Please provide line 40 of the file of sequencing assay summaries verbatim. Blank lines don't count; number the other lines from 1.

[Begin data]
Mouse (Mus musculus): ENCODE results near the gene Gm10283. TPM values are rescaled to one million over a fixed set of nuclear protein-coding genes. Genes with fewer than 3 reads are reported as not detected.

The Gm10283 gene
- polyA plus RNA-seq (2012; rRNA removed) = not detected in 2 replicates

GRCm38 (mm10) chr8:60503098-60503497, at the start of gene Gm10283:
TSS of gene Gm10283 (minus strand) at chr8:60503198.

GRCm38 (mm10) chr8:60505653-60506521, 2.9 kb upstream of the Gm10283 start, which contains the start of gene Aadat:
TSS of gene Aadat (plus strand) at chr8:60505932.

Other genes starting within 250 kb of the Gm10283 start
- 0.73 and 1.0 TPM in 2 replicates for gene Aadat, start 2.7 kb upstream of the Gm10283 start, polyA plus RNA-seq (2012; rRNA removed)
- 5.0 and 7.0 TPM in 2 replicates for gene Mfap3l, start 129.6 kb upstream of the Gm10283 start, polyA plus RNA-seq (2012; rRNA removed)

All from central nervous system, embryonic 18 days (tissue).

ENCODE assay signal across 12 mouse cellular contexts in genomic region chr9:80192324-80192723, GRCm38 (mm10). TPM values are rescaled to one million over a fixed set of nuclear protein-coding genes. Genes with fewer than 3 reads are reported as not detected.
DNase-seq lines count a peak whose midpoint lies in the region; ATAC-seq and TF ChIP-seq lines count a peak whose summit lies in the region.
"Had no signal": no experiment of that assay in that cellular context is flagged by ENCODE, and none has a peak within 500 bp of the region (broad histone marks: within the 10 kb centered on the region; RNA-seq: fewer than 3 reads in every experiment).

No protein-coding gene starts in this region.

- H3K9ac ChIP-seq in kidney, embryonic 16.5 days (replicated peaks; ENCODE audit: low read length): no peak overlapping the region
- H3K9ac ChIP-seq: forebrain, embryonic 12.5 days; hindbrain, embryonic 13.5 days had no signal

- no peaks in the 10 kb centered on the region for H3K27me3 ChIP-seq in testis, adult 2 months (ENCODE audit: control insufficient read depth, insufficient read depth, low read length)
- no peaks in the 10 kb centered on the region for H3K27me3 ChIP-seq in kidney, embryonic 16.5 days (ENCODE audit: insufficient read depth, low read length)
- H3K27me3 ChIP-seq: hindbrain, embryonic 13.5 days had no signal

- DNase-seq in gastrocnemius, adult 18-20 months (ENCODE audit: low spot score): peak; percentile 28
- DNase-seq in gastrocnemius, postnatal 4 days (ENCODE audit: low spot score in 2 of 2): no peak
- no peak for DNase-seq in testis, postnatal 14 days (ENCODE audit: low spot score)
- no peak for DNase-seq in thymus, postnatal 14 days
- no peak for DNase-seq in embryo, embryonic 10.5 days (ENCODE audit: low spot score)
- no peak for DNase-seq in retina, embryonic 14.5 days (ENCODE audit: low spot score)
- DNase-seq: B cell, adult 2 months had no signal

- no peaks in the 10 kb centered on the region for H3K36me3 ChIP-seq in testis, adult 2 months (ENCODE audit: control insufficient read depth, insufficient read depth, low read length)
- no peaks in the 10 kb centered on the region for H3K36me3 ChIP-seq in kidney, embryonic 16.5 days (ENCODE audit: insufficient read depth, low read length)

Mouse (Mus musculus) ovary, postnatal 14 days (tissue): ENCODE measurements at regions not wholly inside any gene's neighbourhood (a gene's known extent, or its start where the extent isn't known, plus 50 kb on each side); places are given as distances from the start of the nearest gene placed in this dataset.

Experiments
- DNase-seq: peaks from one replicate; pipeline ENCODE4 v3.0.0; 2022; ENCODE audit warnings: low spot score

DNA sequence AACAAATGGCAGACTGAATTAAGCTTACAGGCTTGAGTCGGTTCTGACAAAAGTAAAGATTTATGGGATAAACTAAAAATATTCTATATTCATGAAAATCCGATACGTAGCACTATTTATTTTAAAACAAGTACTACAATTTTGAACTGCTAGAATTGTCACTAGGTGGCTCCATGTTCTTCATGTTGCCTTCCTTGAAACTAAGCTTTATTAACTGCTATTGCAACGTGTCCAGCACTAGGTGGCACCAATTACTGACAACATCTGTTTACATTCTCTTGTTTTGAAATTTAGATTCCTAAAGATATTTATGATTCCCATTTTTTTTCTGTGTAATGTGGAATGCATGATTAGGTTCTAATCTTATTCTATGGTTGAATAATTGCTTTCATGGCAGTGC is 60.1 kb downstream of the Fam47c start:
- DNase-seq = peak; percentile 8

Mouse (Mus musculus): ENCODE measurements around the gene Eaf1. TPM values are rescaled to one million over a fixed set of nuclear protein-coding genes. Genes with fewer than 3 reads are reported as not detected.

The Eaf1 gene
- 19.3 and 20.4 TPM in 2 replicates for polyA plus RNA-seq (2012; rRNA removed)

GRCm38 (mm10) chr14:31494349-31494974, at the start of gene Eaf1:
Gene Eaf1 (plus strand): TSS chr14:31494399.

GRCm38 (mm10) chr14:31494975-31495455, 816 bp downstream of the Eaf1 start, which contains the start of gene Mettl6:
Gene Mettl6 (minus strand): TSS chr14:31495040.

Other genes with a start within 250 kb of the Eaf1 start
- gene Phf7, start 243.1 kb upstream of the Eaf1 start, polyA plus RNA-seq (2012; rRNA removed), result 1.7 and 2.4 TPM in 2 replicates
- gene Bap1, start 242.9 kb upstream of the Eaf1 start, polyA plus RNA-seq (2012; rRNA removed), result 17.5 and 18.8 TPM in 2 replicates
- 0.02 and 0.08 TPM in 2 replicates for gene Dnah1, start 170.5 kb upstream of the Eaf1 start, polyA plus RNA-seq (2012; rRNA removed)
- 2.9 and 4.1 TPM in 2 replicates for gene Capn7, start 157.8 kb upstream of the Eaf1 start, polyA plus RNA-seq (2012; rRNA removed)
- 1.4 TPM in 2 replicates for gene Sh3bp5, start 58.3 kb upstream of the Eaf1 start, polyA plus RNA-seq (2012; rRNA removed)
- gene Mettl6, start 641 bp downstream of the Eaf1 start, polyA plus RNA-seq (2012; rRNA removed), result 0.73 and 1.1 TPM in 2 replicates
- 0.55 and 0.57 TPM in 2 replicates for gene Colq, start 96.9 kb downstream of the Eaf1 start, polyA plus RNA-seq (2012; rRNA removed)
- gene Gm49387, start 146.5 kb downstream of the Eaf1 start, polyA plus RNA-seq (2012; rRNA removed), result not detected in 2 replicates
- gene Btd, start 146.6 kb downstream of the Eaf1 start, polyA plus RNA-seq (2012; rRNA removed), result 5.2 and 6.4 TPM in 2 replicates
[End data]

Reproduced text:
GRCm38 (mm10) chr14:31494975-31495455, 816 bp downstream of the Eaf1 start, which contains the start of gene Mettl6: